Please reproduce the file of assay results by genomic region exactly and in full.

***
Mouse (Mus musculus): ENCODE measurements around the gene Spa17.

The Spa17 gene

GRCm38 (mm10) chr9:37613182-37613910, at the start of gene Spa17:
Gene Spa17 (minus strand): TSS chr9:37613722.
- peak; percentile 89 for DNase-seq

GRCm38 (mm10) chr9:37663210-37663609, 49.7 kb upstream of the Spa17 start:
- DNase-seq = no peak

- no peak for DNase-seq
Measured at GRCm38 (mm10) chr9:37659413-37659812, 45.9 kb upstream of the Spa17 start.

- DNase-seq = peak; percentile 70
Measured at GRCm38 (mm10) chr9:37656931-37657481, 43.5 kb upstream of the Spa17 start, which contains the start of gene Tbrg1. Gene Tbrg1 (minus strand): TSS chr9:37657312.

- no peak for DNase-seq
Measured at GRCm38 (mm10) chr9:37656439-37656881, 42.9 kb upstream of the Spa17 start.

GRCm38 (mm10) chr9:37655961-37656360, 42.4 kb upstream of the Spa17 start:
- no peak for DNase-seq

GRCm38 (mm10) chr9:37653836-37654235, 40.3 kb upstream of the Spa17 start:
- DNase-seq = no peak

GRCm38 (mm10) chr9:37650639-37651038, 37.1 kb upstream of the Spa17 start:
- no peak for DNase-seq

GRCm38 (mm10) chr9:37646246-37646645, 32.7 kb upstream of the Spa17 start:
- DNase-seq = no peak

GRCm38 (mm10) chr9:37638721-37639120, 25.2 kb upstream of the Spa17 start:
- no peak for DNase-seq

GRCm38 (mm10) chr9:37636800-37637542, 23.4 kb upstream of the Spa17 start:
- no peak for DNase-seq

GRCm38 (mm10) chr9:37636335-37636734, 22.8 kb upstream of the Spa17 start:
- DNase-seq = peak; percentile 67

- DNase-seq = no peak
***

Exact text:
Mouse (Mus musculus): ENCODE measurements around the gene Spa17.

The Spa17 gene

GRCm38 (mm10) chr9:37613182-37613910, at the start of gene Spa17:
Gene Spa17 (minus strand): TSS chr9:37613722.
- peak; percentile 89 for DNase-seq

GRCm38 (mm10) chr9:37663210-37663609, 49.7 kb upstream of the Spa17 start:
- DNase-seq = no peak

- no peak for DNase-seq
Measured at GRCm38 (mm10) chr9:37659413-37659812, 45.9 kb upstream of the Spa17 start.

- DNase-seq = peak; percentile 70
Measured at GRCm38 (mm10) chr9:37656931-37657481, 43.5 kb upstream of the Spa17 start, which contains the start of gene Tbrg1. Gene Tbrg1 (minus strand): TSS chr9:37657312.

- no peak for DNase-seq
Measured at GRCm38 (mm10) chr9:37656439-37656881, 42.9 kb upstream of the Spa17 start.

GRCm38 (mm10) chr9:37655961-37656360, 42.4 kb upstream of the Spa17 start:
- no peak for DNase-seq

GRCm38 (mm10) chr9:37653836-37654235, 40.3 kb upstream of the Spa17 start:
- DNase-seq = no peak

GRCm38 (mm10) chr9:37650639-37651038, 37.1 kb upstream of the Spa17 start:
- no peak for DNase-seq

GRCm38 (mm10) chr9:37646246-37646645, 32.7 kb upstream of the Spa17 start:
- DNase-seq = no peak

GRCm38 (mm10) chr9:37638721-37639120, 25.2 kb upstream of the Spa17 start:
- no peak for DNase-seq

GRCm38 (mm10) chr9:37636800-37637542, 23.4 kb upstream of the Spa17 start:
- no peak for DNase-seq

GRCm38 (mm10) chr9:37636335-37636734, 22.8 kb upstream of the Spa17 start:
- DNase-seq = peak; percentile 67

- DNase-seq = no peak